Furthest Right

Why Narcissism Works as a Control Method

Almost all human sources take political symbols and category at face value. That is, if a group says they are collectivist, a new entity “collectivist” is assumed. If a symbol claims to bring freedom, “freedom” is associated with the symbol. Very few look into the history of words or the causes of their symbolism.

Looking back at the Left, we can see that its origins were an egalitarian movement that reappeared several times through history, most notably with the revolt of landowners before the second millennium, leading into the Peasant Revolts and Magna Carta, the former with Mongol influence, eventually peaking in the French Revolution.

This means that Leftism means egalitarianism, or the idea that people are equal or should be made equal. But what is the cause of this? No one who is above the equality median wants or needs equality; only those who fear they are inferior or victimized want it, as a protection against the rest.

This tells us that equality is a revolt against natural order and social order including the idea that all people have stations in life. It is a desire for peasants to be kings, or least, to be able to ignore kings who might know better than whatever the peasant lusts for or longs for in his rodenty disordered mind.

Egalitarianism, in other words, is individualism, or the desire for the individual to be more important than social or natural order. Conservatism, the desire to conserve the best of human endeavor, demands we pay attention to social and natural order and the stations each of us occupy within it.

To go furthest Right, one must accept these things. To stay in the middle-of-the-road Right, these things must be ignored and replaced with platitudes about the goodness of all humanity and how as a group we will decide what is right. These things break down over time and leave only horrors.

Lurking at the root of Leftism and its individualist bias then we find narcissism, or worship of self and rejection of reality, nature, and civilization because those must be rejected to grasp only the self. Narcissism, a variant of solipsism or confusing our thoughts about things with those things themselves, powers Leftism.

It also produces all the symptoms of the effects that Leftist societies have on people. Narcissists are capricious and possibly demonic in how they act ad hoc for whatever makes them feel good right now, and this creates an instability that leaves people around them timorous, bullied, confused, unsure, and alienated.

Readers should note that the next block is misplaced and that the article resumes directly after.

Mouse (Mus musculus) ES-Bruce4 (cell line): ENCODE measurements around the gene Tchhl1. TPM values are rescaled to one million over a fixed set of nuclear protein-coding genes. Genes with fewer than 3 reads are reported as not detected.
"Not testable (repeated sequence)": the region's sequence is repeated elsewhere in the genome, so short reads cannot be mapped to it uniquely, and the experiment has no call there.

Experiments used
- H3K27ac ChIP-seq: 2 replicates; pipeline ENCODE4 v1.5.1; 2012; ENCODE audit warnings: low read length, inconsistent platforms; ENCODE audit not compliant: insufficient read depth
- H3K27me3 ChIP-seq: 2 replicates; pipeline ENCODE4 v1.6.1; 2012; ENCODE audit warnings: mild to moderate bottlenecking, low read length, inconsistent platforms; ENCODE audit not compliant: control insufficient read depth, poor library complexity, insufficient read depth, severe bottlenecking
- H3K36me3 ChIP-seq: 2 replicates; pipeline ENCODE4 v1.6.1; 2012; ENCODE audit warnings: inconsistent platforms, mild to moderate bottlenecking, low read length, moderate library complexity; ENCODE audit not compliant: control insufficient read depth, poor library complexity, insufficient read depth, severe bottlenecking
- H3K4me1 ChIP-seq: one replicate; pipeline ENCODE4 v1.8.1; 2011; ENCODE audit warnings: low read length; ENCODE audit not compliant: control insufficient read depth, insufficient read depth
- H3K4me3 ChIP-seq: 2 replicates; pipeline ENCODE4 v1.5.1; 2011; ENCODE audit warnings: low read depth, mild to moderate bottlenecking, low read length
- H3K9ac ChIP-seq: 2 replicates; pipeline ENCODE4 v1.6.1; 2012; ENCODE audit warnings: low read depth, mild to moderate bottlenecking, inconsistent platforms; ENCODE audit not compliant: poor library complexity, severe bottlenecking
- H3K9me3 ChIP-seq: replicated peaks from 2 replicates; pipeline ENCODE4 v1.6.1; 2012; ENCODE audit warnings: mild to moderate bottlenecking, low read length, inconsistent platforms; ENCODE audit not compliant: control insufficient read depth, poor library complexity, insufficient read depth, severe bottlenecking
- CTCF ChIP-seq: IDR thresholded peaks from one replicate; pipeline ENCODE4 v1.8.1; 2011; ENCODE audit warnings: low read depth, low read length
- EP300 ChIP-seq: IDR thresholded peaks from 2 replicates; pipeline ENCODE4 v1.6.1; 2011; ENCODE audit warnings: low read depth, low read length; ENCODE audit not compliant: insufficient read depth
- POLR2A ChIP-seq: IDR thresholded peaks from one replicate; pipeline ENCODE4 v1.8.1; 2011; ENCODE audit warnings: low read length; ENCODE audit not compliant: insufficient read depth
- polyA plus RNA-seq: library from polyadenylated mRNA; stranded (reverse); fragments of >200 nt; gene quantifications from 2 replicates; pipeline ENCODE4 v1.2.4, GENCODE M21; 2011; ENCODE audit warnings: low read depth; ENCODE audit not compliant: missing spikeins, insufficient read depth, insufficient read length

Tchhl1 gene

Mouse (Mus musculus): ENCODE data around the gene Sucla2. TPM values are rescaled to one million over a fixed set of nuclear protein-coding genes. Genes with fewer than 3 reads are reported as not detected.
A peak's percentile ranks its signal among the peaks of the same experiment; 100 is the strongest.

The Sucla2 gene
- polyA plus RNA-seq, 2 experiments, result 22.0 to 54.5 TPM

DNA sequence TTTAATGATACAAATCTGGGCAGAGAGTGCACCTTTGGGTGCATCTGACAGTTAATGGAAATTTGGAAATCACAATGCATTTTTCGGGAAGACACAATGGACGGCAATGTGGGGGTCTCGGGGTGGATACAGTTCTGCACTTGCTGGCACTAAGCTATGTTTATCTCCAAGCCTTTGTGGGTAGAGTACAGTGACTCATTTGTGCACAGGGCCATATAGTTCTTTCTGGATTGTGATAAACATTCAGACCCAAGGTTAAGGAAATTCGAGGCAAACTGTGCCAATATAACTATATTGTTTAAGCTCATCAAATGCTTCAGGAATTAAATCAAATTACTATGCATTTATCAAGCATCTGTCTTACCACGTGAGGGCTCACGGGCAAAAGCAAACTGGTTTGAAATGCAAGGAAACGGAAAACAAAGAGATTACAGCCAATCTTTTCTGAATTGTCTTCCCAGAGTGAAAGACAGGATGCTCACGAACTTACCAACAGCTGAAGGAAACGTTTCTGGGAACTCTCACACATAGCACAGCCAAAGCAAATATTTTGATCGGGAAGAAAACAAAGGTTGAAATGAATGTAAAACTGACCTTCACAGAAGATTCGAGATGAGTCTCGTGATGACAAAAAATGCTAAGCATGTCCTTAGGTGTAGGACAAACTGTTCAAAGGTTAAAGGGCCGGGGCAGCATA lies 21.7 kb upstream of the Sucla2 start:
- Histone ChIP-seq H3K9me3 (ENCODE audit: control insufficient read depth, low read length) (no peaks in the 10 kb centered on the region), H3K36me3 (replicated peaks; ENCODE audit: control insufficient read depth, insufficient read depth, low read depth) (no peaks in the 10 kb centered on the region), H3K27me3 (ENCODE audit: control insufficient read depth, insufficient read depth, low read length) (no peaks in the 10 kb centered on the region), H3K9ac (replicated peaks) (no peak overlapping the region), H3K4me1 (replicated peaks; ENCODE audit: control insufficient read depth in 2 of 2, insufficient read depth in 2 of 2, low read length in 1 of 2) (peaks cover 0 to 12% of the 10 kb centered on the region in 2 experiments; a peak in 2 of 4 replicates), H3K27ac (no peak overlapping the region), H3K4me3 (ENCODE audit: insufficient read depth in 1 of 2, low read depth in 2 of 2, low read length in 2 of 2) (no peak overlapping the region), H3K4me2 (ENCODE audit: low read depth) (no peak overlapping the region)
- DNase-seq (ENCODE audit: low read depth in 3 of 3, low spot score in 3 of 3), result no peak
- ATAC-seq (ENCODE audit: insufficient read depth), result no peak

We can see these systems in children of instability who act a lot like the people who staggered out of East Germany after the reunification:

Yuyan Xu, a UW-Madison graduate student and first author of the study, asked children to respond to questions about how they’ve experienced their relationships, such as: When my parents say they’re going to pick me up, can I count on them to be there? When my parent makes a promise, do they follow through on it? Do I typically know how my parents are going to react to different kinds of situations?

The less reliable and predictable the kids felt their parents were, the less likely they were to take exploratory risks in the games they played. They were less likely to give the mysterious slot machine a chance or choose to move to a different apple tree.

“The children from more stable backgrounds, they play around and experiment in our games. They use that to get a sense of how things work, maybe earning them more money or more points,” Pollak says. “Kids from unstable backgrounds just don’t play that way. They stay within a narrower range of possibilities. They prefer to stick with what they already know, even if it’s limited, rather than taking a chance at a higher possible reward.”

To someone from a stable society, many options exist and it is best to shoot for the optimum. Someone who grew in instability, such as under a narcissist or Leftist society, what they already have is not worth risking, so they oppose changing thought and taking risk because they are essentially fatalistic.

The demoralized people we see staggering around Late Stage Democracy have all of these symptoms. They fear anything but what they know; in a bourgeois sense, they do not want to change their thinking or behavior to adapt to reality including the options they have not yet seen.

We are all clinging to the system as it was right now, fearing instability more than we desire something better. When this type of thinking changes, we can start to look at what might turn out for the best instead of simply enduring more of the same, and when we do this, change will start very rapidly.

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